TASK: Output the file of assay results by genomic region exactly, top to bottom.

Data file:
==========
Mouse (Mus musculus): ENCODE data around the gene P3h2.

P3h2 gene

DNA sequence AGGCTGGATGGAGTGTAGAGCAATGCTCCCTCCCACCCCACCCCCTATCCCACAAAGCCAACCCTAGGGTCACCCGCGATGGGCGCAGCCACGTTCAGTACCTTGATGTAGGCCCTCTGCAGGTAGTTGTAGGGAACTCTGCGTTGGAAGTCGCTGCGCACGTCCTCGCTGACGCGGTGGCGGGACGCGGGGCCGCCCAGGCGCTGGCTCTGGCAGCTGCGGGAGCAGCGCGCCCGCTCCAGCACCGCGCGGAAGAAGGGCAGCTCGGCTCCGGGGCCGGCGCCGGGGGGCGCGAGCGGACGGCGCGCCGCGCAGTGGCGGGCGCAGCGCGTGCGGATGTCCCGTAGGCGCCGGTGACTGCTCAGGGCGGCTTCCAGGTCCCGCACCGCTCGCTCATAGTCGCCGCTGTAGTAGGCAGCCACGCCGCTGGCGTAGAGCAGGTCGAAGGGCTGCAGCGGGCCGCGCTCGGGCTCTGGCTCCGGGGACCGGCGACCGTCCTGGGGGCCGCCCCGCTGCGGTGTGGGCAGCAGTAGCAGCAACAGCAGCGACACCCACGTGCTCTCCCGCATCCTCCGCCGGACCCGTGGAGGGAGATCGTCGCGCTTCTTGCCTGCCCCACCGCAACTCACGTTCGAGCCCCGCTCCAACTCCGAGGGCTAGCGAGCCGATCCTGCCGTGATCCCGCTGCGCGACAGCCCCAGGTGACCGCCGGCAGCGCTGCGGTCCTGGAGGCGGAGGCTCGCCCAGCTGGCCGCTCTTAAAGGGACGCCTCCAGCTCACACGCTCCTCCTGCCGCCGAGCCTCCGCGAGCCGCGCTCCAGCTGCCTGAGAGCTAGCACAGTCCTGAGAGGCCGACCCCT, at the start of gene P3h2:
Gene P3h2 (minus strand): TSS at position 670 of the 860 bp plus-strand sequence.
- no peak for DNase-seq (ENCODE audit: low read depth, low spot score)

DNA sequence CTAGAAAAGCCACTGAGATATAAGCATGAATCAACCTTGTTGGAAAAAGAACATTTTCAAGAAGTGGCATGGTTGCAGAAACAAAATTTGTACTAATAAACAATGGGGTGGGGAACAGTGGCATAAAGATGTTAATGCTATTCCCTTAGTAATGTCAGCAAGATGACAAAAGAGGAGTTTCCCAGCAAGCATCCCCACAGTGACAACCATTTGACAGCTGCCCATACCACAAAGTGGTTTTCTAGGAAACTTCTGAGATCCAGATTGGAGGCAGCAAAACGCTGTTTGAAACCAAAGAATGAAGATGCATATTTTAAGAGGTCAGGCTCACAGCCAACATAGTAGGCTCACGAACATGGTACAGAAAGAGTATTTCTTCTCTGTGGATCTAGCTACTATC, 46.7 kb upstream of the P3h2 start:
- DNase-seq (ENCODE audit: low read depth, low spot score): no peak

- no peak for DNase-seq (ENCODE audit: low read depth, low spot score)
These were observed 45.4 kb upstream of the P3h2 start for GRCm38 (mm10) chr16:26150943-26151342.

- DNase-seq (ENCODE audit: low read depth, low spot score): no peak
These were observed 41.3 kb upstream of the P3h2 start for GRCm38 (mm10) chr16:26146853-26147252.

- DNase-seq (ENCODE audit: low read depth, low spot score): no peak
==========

Mouse (Mus musculus): ENCODE data around the gene P3h2.

P3h2 gene

DNA sequence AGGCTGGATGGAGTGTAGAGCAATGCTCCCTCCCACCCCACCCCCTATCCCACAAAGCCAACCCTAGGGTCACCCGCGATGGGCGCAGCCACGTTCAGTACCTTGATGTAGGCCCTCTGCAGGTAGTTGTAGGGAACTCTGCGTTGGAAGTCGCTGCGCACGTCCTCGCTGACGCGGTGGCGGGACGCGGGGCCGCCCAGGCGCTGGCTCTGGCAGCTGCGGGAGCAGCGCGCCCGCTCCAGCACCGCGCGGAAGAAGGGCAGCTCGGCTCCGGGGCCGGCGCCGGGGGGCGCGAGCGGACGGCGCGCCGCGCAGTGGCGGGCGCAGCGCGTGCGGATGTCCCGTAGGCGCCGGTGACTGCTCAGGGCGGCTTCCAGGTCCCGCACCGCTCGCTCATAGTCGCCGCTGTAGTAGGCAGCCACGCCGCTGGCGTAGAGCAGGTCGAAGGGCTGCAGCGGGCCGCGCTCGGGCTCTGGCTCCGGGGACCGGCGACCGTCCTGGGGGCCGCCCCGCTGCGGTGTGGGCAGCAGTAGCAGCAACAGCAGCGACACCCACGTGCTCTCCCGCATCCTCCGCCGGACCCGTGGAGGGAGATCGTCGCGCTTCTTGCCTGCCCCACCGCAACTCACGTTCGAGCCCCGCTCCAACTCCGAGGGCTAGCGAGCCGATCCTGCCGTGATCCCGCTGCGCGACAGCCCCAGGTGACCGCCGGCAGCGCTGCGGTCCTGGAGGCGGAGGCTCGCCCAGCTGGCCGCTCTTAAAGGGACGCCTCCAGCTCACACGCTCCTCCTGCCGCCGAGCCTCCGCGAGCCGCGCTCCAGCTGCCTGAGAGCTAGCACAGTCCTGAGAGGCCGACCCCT, at the start of gene P3h2:
Gene P3h2 (minus strand): TSS at position 670 of the 860 bp plus-strand sequence.
- no peak for DNase-seq (ENCODE audit: low read depth, low spot score)

DNA sequence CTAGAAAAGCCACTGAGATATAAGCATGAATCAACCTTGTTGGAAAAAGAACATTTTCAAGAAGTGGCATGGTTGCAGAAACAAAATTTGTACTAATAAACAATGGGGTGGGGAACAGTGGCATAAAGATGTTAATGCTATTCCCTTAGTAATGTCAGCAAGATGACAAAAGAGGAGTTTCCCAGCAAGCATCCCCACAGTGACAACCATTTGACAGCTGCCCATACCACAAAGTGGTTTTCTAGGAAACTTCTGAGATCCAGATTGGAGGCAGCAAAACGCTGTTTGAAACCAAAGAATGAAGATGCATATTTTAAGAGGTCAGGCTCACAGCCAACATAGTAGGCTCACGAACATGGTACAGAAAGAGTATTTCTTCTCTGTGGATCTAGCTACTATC, 46.7 kb upstream of the P3h2 start:
- DNase-seq (ENCODE audit: low read depth, low spot score): no peak

- no peak for DNase-seq (ENCODE audit: low read depth, low spot score)
These were observed 45.4 kb upstream of the P3h2 start for GRCm38 (mm10) chr16:26150943-26151342.

- DNase-seq (ENCODE audit: low read depth, low spot score): no peak
These were observed 41.3 kb upstream of the P3h2 start for GRCm38 (mm10) chr16:26146853-26147252.

- DNase-seq (ENCODE audit: low read depth, low spot score): no peak